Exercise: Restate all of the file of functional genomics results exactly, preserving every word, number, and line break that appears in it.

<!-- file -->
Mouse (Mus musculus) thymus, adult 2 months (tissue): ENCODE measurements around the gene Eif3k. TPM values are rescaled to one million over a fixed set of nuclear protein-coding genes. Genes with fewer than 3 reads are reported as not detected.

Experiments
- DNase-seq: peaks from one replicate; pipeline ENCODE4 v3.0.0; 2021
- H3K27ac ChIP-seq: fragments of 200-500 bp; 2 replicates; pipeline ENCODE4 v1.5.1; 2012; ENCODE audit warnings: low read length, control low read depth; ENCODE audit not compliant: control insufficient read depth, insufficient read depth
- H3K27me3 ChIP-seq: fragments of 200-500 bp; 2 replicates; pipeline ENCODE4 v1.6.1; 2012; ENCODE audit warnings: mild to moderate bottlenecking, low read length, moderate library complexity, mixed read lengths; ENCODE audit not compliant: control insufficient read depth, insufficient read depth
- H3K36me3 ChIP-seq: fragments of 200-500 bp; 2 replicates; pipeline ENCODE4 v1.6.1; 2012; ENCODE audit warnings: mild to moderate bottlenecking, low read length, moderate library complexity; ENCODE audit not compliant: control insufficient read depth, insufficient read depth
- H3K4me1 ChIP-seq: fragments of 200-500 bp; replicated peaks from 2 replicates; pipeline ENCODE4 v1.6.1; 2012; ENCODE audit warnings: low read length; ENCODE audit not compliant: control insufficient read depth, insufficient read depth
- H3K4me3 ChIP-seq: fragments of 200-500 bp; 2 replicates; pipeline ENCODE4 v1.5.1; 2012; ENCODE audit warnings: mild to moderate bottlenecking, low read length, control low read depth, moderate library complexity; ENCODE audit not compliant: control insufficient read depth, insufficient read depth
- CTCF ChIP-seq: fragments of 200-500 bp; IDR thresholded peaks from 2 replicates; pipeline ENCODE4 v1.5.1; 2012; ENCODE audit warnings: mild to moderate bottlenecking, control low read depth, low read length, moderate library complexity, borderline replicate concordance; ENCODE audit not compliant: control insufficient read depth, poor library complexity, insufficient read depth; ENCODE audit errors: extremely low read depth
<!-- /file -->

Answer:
Mouse (Mus musculus) thymus, adult 2 months (tissue): ENCODE measurements around the gene Eif3k. TPM values are rescaled to one million over a fixed set of nuclear protein-coding genes. Genes with fewer than 3 reads are reported as not detected.

Experiments
- DNase-seq: peaks from one replicate; pipeline ENCODE4 v3.0.0; 2021
- H3K27ac ChIP-seq: fragments of 200-500 bp; 2 replicates; pipeline ENCODE4 v1.5.1; 2012; ENCODE audit warnings: low read length, control low read depth; ENCODE audit not compliant: control insufficient read depth, insufficient read depth
- H3K27me3 ChIP-seq: fragments of 200-500 bp; 2 replicates; pipeline ENCODE4 v1.6.1; 2012; ENCODE audit warnings: mild to moderate bottlenecking, low read length, moderate library complexity, mixed read lengths; ENCODE audit not compliant: control insufficient read depth, insufficient read depth
- H3K36me3 ChIP-seq: fragments of 200-500 bp; 2 replicates; pipeline ENCODE4 v1.6.1; 2012; ENCODE audit warnings: mild to moderate bottlenecking, low read length, moderate library complexity; ENCODE audit not compliant: control insufficient read depth, insufficient read depth
- H3K4me1 ChIP-seq: fragments of 200-500 bp; replicated peaks from 2 replicates; pipeline ENCODE4 v1.6.1; 2012; ENCODE audit warnings: low read length; ENCODE audit not compliant: control insufficient read depth, insufficient read depth
- H3K4me3 ChIP-seq: fragments of 200-500 bp; 2 replicates; pipeline ENCODE4 v1.5.1; 2012; ENCODE audit warnings: mild to moderate bottlenecking, low read length, control low read depth, moderate library complexity; ENCODE audit not compliant: control insufficient read depth, insufficient read depth
- CTCF ChIP-seq: fragments of 200-500 bp; IDR thresholded peaks from 2 replicates; pipeline ENCODE4 v1.5.1; 2012; ENCODE audit warnings: mild to moderate bottlenecking, control low read depth, low read length, moderate library complexity, borderline replicate concordance; ENCODE audit not compliant: control insufficient read depth, poor library complexity, insufficient read depth; ENCODE audit errors: extremely low read depth